Economic growth hinges on support for virtual technology


By John Chambers

The key to the United States remaining the most dynamic and robust
economy in the world may be something that was viewed as purely science
fiction two decades ago. It's the ability to manage or conduct crucial
aspects of our lives virtually, and in practically every aspect of our
economy and society it is changing our approach to our daily activities.

Whether it's working from home, taking online classes, using virtual
simulations for fun or to improve professional skills or conducting
important aspects of our jobs, many of us today have learned to adapt
to a virtual environment. Virtuality is the natural evolution of a
networked world and a powerful tool to be used to keep our economy
dynamic and competitive in the face of growing overseas challenges.
Americans have an innate ability to adapt and change, and virtuality
should be our sweet spot. It gives our businesses a competitive
advantage, enables our citizens to advance themselves through education
and training and enables our governments to provide better services to
its citizens.

It is clear we are just starting to rely on our ability to successfully
live and work in a virtual world. For example, more than 2 million a
year enroll in online classes; the University of Phoenix alone has
awarded more than 170,000 online degrees. Virtuality has also changed
the way we receive health care -- today people with diabetes or heart
disease are having their conditions monitored remotely.

It's changed our military training, with our military leaders now using
simulations to prepare them to make split-second battlefield decisions.
And virtuality allows more than 1 million Americans to play online

Across industry, virtualization is changing manufacturing. For example,
automobile manufacturers now use simulations instead of physical models
to test and experiment with manufacturing techniques. General Motors
saved $75 million in the first year it shifted to digital prototypes.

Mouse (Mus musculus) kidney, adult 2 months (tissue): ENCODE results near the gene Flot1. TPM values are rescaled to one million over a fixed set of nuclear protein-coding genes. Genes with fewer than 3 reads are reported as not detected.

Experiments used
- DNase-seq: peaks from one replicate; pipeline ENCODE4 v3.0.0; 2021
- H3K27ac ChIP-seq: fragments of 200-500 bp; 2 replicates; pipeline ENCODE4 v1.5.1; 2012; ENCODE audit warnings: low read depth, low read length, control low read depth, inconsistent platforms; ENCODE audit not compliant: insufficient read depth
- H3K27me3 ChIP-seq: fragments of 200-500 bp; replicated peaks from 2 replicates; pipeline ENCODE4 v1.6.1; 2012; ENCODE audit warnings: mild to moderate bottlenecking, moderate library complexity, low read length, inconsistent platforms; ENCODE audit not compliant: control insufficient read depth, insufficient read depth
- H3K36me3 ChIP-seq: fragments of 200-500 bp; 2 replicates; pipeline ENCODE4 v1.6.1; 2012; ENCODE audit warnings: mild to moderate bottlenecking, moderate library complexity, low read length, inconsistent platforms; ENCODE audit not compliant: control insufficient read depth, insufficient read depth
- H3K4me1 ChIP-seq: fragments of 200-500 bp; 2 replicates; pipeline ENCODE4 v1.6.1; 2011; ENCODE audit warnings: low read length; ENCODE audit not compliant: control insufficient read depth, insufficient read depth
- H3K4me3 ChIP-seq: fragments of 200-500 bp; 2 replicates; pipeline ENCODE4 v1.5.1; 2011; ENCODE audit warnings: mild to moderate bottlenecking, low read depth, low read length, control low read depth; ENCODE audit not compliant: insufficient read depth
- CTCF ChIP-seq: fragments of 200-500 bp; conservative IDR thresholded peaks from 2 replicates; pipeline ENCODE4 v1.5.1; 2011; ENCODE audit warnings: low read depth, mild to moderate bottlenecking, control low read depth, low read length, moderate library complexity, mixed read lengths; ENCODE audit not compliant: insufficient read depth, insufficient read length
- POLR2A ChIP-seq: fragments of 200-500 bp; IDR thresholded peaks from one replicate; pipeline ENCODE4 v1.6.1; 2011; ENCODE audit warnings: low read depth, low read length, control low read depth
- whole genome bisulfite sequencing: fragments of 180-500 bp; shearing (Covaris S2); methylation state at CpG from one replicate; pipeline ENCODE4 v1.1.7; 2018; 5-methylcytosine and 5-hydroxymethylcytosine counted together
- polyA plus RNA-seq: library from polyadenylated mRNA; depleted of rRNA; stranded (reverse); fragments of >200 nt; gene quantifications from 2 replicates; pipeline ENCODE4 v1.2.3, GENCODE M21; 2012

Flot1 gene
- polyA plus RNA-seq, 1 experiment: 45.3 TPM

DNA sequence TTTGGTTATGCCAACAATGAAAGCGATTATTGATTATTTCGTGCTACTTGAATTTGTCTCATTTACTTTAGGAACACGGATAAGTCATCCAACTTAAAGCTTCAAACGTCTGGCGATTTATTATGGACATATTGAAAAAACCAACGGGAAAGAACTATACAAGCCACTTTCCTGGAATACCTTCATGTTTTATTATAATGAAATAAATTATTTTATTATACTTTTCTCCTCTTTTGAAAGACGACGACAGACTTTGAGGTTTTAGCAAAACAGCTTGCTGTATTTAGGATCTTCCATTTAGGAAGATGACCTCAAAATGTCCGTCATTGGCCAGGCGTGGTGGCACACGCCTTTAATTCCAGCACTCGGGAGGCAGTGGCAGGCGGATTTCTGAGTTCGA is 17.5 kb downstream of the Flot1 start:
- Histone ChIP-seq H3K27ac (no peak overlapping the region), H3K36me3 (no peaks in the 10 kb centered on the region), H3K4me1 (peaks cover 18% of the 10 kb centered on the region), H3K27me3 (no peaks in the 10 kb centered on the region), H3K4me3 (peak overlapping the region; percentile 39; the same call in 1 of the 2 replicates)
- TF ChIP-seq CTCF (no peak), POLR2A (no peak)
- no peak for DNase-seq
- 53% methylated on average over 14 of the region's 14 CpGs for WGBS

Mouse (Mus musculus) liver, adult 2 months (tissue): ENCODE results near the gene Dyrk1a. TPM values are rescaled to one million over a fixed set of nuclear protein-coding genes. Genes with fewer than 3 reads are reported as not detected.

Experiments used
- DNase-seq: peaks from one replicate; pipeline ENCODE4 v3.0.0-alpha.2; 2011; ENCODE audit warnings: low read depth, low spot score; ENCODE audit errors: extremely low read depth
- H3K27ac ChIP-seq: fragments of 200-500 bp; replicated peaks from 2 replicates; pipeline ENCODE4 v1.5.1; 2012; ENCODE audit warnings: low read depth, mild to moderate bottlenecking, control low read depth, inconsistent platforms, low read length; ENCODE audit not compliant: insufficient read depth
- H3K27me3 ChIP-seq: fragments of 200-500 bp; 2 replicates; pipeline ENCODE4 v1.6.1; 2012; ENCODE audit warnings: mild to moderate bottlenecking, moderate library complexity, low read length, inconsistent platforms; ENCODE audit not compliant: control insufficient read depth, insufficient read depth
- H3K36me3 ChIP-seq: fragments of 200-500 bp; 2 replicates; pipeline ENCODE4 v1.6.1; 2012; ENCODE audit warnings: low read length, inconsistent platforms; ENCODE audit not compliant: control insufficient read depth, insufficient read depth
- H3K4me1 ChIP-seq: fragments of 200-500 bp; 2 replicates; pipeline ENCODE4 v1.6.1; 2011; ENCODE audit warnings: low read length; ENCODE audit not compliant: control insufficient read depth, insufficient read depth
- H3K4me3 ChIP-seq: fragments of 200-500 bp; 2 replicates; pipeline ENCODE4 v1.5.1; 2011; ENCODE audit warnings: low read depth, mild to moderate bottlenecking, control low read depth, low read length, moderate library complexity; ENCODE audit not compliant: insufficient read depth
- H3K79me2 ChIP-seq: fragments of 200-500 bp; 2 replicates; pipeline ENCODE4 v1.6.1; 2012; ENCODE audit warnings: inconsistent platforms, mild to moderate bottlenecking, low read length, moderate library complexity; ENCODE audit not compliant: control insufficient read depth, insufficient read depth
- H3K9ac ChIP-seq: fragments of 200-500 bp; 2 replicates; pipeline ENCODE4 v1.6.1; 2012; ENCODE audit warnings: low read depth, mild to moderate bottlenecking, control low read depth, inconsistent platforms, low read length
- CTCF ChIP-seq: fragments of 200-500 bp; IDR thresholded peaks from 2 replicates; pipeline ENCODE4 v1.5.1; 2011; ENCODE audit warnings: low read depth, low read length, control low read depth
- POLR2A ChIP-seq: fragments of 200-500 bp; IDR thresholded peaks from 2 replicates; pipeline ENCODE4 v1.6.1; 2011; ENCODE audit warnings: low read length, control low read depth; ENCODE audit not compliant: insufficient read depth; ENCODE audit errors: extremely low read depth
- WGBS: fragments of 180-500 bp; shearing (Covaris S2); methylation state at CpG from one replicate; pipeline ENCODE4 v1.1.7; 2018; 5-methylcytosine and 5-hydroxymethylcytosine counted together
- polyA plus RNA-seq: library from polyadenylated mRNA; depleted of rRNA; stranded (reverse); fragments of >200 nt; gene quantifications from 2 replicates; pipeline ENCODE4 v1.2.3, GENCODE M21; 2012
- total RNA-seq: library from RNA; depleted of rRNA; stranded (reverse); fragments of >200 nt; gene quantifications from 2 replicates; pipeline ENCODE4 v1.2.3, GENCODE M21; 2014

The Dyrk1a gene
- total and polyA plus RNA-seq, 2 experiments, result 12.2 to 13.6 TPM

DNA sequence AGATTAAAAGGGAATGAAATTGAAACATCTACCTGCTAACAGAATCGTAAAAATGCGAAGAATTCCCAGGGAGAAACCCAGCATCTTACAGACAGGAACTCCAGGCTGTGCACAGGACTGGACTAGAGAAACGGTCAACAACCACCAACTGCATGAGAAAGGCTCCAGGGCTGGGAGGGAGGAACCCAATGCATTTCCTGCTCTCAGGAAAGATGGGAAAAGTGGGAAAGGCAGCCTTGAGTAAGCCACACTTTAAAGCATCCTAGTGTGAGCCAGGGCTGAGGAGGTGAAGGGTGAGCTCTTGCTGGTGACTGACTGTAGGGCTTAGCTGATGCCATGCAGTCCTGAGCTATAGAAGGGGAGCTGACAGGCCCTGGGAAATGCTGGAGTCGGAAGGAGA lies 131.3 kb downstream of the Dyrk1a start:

And while virtuality has already had a profound impact on our lives
from how we work to the games we play, we have really only scratched
the surface. Virtual manufacturing is about to go to another level with
the adoption of RFID technology. RFID stands for radio frequency
identification, and it ultimately will replace bar codes on many
products. This will enable retailers and manufacturers to virtually
track products through the supply chain, which will dramatically
improve the efficiency of our nation's manufacturing.

But perhaps nowhere will this virtual capability be felt as much as
health care. We are steadily making the transition to a health care
system that enables doctors to treat patients remotely when
appropriate, even in their homes. For those of us who see a doctor
rarely, that may not be significant, but if you have a chronic
condition it makes a world of difference. Instead of making three or
more visits to a doctor a week to be tested, a patient will be able to
test themselves at home and have the information transmitted and
analyzed by their doctor in his or her office.

To realize this vision, we must make sure that we have the
infrastructure in place to support it. We must, as a nation, insist on
having the fastest and most robust broadband network in the world. We
must also be realistic with ourselves that this is an area where we are
falling further behind our global competitors. It is critical to our
ability to advances in business, health care and education. Our
policy-makers must also be forward thinking when it comes to fostering
new technologies. Communications advances such as VoIP, voice over
Internet protocol, enable new services including the ability to be
remotely connected to your office. Burdening these new technologies
with onerous regulations will stifle them and therefore hinder
America's ability to remain a technology leader.

The last decade has brought profound changes that prompt us to rethink
how we conduct daily lives -- from our work to how we enhance our
skills to how we use our downtime. If we rise to the challenge as a
nation, we can continue to drive dynamic changes that make us more
productive and ensure our competitiveness in an increasingly global

JOHN CHAMBERS is CEO of Cisco Systems. He wrote this article for the Mercury News.

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